On Monday, Paul Butler published his “friendship map” on Facebook. As a designer/collector/enthusiast, I have seen my share of beautiful maps and diagrams, but this map is so astonishingly beautiful that it prompted me to write a long overdue blogpost.
Fifty Years ago, McLuhan coined the phrase “global village,” not many could imagine that a new international “superpower” would now exist virtually and knit almost one tenth of the world’s population together. Obviously there are some boundaries – the map silently protests China’s Facebook (and internet) ban, and celebrates resilience of internet freedom in Taiwan (my home country) and Hong Kong.
Quoting Paul, “What really struck me, though, was knowing that the lines didn’t represent coasts or rivers or political borders, but real human relationships. Each line might represent a friendship made while travelling, a family member abroad, or an old college friend pulled away by the various forces of life.” This is indeed the most impressive aspect of a map – we are each featured as 1-five-hundred-millionth of the composition.
We’ve been talking about the power of Geographic Information Systems and working with GIS for a while now. We constantly generate maps as precursors of or conclusions for our design, and a sometimes the maps we make are single-layered direct translation of a set of data. What we start to see from FlowingData and other websites are ways of visualizing statistical sets, so that data technologies such as GIS are also tools that are graphic, that communicates visually, and that gives new ideas. In this drawing, moreover, I see a map that becomes a diagram which then can be read as a map – a drawing that has the power to break down geographic boundaries.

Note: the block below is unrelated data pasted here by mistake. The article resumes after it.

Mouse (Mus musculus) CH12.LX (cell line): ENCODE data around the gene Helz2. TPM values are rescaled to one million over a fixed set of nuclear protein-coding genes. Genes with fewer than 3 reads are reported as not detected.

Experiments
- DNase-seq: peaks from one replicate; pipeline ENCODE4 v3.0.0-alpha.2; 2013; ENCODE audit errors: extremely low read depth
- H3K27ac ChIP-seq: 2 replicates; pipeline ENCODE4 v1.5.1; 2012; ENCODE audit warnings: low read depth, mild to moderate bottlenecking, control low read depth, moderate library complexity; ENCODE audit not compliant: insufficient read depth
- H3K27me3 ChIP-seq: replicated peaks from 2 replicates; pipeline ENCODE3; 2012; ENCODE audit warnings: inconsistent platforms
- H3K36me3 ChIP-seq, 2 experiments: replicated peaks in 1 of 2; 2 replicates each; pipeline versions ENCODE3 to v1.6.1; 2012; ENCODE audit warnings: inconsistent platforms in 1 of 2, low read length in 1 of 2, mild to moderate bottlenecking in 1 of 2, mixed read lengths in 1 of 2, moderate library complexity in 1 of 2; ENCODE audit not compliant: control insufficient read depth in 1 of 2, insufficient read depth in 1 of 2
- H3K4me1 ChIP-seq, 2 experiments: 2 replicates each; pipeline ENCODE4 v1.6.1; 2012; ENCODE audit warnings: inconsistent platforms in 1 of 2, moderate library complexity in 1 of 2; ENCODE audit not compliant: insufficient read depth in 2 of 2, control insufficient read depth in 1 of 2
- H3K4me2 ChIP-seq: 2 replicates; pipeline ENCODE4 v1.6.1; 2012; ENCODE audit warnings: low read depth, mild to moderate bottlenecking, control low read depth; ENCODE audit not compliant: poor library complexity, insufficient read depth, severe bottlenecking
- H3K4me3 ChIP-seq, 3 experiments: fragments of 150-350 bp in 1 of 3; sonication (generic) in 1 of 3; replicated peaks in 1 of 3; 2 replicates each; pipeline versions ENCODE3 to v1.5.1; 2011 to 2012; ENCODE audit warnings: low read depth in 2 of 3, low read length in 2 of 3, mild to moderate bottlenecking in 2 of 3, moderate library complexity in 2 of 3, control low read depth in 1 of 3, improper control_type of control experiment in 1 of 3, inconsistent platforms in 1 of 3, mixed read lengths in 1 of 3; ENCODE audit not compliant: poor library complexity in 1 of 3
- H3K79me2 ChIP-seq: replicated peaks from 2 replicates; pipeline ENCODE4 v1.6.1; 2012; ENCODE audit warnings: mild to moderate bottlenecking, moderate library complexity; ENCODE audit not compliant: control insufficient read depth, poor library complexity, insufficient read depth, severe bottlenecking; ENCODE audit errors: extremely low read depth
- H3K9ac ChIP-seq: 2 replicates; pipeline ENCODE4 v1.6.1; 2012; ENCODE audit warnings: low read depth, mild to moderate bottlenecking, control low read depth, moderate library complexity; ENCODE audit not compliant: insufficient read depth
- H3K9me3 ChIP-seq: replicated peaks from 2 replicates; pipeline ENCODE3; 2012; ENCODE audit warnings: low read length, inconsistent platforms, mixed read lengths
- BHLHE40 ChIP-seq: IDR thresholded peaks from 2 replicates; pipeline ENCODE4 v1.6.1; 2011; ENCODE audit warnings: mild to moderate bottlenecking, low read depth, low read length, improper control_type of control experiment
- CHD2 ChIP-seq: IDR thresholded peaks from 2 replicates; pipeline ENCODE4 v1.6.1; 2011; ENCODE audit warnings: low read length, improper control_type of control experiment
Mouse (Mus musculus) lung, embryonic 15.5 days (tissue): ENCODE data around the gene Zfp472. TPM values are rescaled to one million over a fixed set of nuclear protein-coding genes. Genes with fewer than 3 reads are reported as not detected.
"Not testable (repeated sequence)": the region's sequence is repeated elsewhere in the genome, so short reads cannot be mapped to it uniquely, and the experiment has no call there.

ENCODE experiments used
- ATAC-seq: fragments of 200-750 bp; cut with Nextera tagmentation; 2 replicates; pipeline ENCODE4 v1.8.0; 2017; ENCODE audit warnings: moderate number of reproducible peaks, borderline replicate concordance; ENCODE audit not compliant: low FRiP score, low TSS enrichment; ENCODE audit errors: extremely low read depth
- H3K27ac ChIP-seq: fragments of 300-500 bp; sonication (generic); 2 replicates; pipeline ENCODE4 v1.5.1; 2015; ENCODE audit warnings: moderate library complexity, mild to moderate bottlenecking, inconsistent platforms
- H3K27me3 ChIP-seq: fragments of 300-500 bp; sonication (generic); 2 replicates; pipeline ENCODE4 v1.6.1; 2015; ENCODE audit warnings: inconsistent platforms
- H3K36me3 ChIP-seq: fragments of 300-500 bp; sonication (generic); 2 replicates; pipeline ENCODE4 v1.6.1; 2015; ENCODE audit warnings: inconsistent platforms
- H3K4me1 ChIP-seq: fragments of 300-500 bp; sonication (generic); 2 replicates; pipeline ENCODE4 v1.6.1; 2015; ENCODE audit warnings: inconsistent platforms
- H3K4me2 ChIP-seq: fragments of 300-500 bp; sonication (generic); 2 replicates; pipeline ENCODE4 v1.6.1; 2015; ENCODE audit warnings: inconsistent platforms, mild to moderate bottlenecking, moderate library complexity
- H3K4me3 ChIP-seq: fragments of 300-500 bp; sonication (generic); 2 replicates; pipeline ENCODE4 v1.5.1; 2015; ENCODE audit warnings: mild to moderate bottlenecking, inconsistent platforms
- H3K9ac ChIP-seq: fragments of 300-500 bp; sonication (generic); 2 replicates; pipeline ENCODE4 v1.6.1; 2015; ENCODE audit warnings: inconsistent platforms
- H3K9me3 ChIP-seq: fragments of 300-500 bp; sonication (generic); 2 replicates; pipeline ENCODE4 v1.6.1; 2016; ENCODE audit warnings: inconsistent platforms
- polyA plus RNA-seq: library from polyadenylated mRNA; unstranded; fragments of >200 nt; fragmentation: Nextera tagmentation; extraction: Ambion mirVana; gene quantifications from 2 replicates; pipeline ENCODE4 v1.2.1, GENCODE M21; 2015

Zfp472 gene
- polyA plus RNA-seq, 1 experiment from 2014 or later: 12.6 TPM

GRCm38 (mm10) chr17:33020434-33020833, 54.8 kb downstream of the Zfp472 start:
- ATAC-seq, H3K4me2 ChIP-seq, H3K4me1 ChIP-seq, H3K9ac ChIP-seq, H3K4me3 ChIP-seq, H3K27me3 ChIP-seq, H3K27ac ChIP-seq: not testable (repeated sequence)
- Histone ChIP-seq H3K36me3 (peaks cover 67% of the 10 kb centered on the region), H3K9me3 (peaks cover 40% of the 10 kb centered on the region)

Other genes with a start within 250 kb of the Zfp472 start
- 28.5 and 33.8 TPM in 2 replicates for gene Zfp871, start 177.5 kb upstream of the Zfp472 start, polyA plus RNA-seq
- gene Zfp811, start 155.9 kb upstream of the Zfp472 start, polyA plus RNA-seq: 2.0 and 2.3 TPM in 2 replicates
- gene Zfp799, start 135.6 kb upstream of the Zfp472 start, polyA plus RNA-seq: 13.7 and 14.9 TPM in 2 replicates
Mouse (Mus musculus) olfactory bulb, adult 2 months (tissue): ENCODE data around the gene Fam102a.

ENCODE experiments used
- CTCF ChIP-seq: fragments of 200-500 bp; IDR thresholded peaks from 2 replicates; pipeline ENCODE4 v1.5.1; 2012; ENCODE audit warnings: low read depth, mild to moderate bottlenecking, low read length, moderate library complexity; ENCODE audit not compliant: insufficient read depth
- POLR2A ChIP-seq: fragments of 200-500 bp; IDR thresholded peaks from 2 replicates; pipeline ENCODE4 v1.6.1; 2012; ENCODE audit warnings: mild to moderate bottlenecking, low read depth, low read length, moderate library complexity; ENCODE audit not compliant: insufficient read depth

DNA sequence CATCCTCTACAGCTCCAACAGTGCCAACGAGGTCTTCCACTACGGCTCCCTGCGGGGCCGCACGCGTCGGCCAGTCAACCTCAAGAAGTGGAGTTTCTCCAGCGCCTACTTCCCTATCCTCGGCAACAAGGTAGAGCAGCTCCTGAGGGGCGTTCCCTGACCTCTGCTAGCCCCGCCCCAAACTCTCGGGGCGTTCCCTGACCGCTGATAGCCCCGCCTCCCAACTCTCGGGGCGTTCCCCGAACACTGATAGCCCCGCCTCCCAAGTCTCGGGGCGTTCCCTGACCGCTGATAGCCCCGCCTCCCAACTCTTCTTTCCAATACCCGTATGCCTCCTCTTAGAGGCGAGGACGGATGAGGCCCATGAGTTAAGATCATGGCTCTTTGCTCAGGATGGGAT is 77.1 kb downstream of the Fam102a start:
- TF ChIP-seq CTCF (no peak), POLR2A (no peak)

My wishful thinking and suggestion for Paul and Facebook, of course, would be a portal beyond a 2D drawing – that is, to turn this into a 4D interface with time component, allowing us to explore the history of Facebook and visualize its development in the past 6 years. In a way it can be similar to the U.S. Flight Traffic Animation done a few years ago.
For me, this map is a testament to power beyond technology. Technology advances as data aggregates, but it is the concept and ability to implement, combined with data ownership, that makes a drawing beautiful.